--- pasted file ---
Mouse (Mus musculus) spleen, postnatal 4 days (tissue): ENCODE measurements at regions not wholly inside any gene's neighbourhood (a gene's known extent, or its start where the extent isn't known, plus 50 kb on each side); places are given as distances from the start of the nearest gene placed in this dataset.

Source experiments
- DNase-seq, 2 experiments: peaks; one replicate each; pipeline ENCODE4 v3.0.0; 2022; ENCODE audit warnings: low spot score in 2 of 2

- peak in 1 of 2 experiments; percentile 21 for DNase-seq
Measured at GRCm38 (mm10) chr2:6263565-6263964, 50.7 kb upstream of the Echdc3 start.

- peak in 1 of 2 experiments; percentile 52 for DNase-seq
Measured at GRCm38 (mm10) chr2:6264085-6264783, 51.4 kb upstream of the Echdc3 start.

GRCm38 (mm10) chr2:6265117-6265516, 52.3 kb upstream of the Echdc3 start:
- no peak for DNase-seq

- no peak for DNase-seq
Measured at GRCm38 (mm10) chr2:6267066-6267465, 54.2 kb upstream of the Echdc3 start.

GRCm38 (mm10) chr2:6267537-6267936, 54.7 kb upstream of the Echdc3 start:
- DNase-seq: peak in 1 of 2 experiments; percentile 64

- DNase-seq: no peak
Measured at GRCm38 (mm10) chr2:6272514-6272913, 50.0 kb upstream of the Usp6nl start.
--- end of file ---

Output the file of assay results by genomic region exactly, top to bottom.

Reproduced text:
Mouse (Mus musculus) spleen, postnatal 4 days (tissue): ENCODE measurements at regions not wholly inside any gene's neighbourhood (a gene's known extent, or its start where the extent isn't known, plus 50 kb on each side); places are given as distances from the start of the nearest gene placed in this dataset.

Source experiments
- DNase-seq, 2 experiments: peaks; one replicate each; pipeline ENCODE4 v3.0.0; 2022; ENCODE audit warnings: low spot score in 2 of 2

- peak in 1 of 2 experiments; percentile 21 for DNase-seq
Measured at GRCm38 (mm10) chr2:6263565-6263964, 50.7 kb upstream of the Echdc3 start.

- peak in 1 of 2 experiments; percentile 52 for DNase-seq
Measured at GRCm38 (mm10) chr2:6264085-6264783, 51.4 kb upstream of the Echdc3 start.

GRCm38 (mm10) chr2:6265117-6265516, 52.3 kb upstream of the Echdc3 start:
- no peak for DNase-seq

- no peak for DNase-seq
Measured at GRCm38 (mm10) chr2:6267066-6267465, 54.2 kb upstream of the Echdc3 start.

GRCm38 (mm10) chr2:6267537-6267936, 54.7 kb upstream of the Echdc3 start:
- DNase-seq: peak in 1 of 2 experiments; percentile 64

- DNase-seq: no peak
Measured at GRCm38 (mm10) chr2:6272514-6272913, 50.0 kb upstream of the Usp6nl start.